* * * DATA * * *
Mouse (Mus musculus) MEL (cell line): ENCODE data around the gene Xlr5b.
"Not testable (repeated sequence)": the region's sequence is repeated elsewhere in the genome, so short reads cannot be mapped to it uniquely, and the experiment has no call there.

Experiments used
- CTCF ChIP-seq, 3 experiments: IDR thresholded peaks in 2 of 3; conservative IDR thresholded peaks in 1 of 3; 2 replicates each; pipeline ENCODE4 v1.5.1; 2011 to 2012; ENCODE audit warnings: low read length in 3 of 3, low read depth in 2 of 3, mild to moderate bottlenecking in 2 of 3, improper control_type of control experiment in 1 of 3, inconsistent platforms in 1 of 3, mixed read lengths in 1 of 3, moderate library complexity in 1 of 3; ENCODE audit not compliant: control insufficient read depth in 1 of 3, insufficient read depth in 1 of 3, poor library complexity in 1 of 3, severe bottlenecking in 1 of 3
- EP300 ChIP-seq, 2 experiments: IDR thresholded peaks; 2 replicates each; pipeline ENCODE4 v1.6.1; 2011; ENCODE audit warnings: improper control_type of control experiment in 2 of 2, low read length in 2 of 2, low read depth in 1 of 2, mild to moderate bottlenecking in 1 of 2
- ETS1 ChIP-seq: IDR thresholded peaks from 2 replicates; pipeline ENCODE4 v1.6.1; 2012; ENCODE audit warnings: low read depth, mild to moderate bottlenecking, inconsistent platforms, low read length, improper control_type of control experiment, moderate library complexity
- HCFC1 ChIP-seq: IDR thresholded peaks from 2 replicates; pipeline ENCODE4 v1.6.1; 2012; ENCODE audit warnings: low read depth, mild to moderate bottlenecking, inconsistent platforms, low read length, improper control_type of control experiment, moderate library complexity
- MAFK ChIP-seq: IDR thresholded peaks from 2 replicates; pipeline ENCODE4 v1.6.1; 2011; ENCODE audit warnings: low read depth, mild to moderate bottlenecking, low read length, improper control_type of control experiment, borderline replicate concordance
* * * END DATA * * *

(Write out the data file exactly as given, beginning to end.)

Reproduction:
Mouse (Mus musculus) MEL (cell line): ENCODE data around the gene Xlr5b.
"Not testable (repeated sequence)": the region's sequence is repeated elsewhere in the genome, so short reads cannot be mapped to it uniquely, and the experiment has no call there.

Experiments used
- CTCF ChIP-seq, 3 experiments: IDR thresholded peaks in 2 of 3; conservative IDR thresholded peaks in 1 of 3; 2 replicates each; pipeline ENCODE4 v1.5.1; 2011 to 2012; ENCODE audit warnings: low read length in 3 of 3, low read depth in 2 of 3, mild to moderate bottlenecking in 2 of 3, improper control_type of control experiment in 1 of 3, inconsistent platforms in 1 of 3, mixed read lengths in 1 of 3, moderate library complexity in 1 of 3; ENCODE audit not compliant: control insufficient read depth in 1 of 3, insufficient read depth in 1 of 3, poor library complexity in 1 of 3, severe bottlenecking in 1 of 3
- EP300 ChIP-seq, 2 experiments: IDR thresholded peaks; 2 replicates each; pipeline ENCODE4 v1.6.1; 2011; ENCODE audit warnings: improper control_type of control experiment in 2 of 2, low read length in 2 of 2, low read depth in 1 of 2, mild to moderate bottlenecking in 1 of 2
- ETS1 ChIP-seq: IDR thresholded peaks from 2 replicates; pipeline ENCODE4 v1.6.1; 2012; ENCODE audit warnings: low read depth, mild to moderate bottlenecking, inconsistent platforms, low read length, improper control_type of control experiment, moderate library complexity
- HCFC1 ChIP-seq: IDR thresholded peaks from 2 replicates; pipeline ENCODE4 v1.6.1; 2012; ENCODE audit warnings: low read depth, mild to moderate bottlenecking, inconsistent platforms, low read length, improper control_type of control experiment, moderate library complexity
- MAFK ChIP-seq: IDR thresholded peaks from 2 replicates; pipeline ENCODE4 v1.6.1; 2011; ENCODE audit warnings: low read depth, mild to moderate bottlenecking, low read length, improper control_type of control experiment, borderline replicate concordance